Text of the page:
Addressing the socioeconomic gaps in nutrition transition on health

Socioeconomic inequalities, including income, education, housing instability, etc., pose a significant risk for poor dietary choices.


Published by BusinessToday & AstroAwani, image by BusinessToday.

The nutrition transition, often overlooked, remains a complex and multifaceted global epidemic that is also gaining traction in Malaysia.

The term “nutrition transition” describes the shift from conventional dietary habits towards foods that are often high in sugar, saturated fats, and calories such as fast foods, ready-to-eat meals, processed and ultra-processed foods, etc. This shift in diet often occurs alongside developments in socioeconomic, demographic, and epidemiological conditions within a community or state.

The World Health Organization (WHO) revealed in 2017 that 3.9 million deaths worldwide were linked to an insufficient intake of fruits and vegetables, directly linked to unhealthy eating habits.

Professor Barry Popkin’s theory (Figure 1) elucidates that these nutritional changes coincide with economic growth. He emphasises that each stage brings health challenges, including obesity and non-communicable diseases, urging interventions to promote healthier dietary patterns and mitigate the negative impacts of nutrition transition.

Socioeconomic Drivers of Poor Dietary Choices in Nutrition Transition

As heavily discussed, socioeconomic inequalities, including income, education, housing instability, etc., pose a significant risk for poor dietary choices. Studies suggest that socioeconomically advantaged households are more likely to have a better quality of life than their less affluent counterparts.

Globally, various findings have consistently identified that nutrition transition is typically more prevalent in low- and middle-income countries (LMICs) due to robust economic development, income disparity, and rapid urbanisation, among others.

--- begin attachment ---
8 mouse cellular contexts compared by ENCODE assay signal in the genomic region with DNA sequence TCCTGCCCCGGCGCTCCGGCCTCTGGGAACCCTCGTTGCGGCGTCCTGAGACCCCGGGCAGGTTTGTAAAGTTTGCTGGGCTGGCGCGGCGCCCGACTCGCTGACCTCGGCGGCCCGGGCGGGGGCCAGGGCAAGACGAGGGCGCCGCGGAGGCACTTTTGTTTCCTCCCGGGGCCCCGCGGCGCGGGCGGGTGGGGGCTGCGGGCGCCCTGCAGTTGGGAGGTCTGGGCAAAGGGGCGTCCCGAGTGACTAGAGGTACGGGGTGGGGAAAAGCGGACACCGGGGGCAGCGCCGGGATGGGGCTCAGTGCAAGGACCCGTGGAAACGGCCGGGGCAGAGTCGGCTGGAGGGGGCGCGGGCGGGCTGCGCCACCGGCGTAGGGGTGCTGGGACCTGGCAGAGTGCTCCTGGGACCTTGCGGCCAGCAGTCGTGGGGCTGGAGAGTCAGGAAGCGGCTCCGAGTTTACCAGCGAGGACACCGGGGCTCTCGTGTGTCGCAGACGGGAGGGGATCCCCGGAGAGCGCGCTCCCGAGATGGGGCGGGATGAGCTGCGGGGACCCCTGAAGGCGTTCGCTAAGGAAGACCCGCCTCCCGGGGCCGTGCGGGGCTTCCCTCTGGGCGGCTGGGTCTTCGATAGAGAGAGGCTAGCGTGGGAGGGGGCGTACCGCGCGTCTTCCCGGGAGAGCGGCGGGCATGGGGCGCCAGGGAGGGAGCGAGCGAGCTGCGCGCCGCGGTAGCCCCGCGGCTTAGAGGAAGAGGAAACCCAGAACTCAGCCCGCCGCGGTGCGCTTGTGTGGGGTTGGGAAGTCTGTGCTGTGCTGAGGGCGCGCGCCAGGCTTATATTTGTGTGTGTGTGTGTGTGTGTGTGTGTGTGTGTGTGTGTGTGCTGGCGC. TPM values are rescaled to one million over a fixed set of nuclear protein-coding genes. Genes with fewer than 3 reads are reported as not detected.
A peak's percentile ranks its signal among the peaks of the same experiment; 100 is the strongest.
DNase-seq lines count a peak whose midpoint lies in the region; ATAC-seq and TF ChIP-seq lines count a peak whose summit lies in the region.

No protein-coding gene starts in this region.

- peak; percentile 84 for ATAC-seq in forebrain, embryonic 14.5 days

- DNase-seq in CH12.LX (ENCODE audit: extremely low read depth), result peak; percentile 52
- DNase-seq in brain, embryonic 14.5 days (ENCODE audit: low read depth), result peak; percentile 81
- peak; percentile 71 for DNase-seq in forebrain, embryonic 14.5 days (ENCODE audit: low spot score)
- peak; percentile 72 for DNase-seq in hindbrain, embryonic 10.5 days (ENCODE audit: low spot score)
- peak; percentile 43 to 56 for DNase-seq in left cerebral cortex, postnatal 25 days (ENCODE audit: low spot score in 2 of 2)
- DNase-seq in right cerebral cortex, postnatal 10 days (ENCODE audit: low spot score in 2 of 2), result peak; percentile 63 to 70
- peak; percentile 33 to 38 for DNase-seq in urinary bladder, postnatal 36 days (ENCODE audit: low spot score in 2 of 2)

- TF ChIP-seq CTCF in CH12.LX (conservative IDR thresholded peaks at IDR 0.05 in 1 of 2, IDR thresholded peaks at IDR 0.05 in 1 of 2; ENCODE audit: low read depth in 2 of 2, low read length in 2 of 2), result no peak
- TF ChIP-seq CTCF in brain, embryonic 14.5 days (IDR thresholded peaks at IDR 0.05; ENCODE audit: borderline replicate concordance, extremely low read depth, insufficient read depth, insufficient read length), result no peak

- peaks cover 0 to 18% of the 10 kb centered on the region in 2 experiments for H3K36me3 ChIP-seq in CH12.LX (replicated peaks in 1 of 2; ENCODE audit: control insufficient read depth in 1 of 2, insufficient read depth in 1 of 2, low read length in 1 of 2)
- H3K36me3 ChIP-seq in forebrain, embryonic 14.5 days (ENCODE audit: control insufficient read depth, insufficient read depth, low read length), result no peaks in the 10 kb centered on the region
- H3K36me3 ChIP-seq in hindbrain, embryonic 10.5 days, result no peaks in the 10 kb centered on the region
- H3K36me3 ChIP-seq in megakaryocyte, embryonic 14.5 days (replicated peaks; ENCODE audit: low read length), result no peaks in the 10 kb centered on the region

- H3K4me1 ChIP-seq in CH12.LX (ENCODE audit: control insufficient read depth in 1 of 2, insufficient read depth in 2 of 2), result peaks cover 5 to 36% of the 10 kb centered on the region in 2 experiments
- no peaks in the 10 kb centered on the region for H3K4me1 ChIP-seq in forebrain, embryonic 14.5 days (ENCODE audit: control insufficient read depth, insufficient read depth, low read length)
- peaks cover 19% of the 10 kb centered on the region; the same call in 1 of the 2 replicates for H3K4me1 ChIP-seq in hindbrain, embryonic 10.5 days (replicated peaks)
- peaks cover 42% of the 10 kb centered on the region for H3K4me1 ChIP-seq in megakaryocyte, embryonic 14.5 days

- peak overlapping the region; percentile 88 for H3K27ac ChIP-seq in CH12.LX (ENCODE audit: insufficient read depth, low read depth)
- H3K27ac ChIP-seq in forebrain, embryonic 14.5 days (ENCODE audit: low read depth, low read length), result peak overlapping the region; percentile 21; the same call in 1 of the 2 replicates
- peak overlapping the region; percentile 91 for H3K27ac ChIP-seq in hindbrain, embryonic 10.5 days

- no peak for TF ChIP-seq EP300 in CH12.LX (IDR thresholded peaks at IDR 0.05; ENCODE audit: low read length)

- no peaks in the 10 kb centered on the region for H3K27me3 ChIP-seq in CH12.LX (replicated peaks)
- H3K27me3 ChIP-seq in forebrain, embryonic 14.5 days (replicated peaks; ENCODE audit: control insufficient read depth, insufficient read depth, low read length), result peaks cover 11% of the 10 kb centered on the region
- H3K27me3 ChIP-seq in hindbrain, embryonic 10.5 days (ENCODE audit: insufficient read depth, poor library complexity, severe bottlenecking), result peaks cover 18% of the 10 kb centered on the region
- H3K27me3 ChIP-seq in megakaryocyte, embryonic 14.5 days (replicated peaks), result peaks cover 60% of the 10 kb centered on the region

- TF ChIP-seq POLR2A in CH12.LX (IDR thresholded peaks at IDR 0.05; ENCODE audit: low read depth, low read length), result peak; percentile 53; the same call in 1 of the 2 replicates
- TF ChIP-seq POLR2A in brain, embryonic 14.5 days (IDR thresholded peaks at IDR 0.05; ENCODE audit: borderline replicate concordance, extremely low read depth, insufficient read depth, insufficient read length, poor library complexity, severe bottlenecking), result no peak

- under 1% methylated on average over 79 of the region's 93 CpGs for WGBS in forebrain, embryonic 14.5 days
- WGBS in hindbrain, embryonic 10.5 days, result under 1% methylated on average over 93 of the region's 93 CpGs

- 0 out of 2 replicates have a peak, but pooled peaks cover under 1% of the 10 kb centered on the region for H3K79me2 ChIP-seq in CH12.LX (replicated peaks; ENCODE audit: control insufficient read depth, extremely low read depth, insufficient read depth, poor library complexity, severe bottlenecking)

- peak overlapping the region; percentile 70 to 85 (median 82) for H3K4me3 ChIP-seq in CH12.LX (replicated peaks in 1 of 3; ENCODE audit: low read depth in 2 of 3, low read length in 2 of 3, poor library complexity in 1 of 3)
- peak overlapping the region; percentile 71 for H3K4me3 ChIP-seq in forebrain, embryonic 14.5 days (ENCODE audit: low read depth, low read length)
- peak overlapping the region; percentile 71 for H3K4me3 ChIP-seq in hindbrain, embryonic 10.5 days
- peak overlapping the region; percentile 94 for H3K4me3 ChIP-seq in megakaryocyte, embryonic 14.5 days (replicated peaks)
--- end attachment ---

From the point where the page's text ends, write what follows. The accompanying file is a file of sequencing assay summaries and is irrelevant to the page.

In the local context, a cross-sectional study conducted by Chee (2022) involving 2,983 low-income (B40) families revealed that 89.5% of the B40 adults did not consume adequate fruits and vegetables daily. Demographically, the same research discovered that most of the population (68.1%) consume sugary beverages at least once a week, with men (71.7%), Malays (70.3%), and Indians (69.9%) having the highest consumption rates.

Consistently, household food insecurity (HFI) is often linked with poverty, unemployment, and limited access to education and healthcare, which can lead to households relying on cheaper, calorie-dense foods with lower nutritional value due to financial constraints and limited access to nutritious food.

Besides, nutritional outcomes and eating habits are greatly influenced by employment and working conditions, especially for low-income or insecure workers and vulnerable groups residing in urban areas.

People in densely populated areas like George Town and the Klang Valley sometimes have limited time or access to healthy eating options due to stressful work environments, tight schedules, and overwork – considering many individuals are now compelled to take on multiple jobs in order to make ends meet.

These conditions may also result in unhealthy eating patterns, which, in turn, lead to a reliance on fast food and a decline in the quality of one’s diet. Inadequate breaks and extended work hours exacerbate the issue, making it even more difficult to eat healthily.

Importantly, factors such as income levels and the escalation of food inflation, stemming from elevated energy costs, crop failures, and sluggish growth in agricultural productivity have contributed to Malaysia’s inflation rate climbing from 1.5 percent to 1.8 percent in February 2024, marking an increase from 129.8 index points to 132.1 compared to the previous year.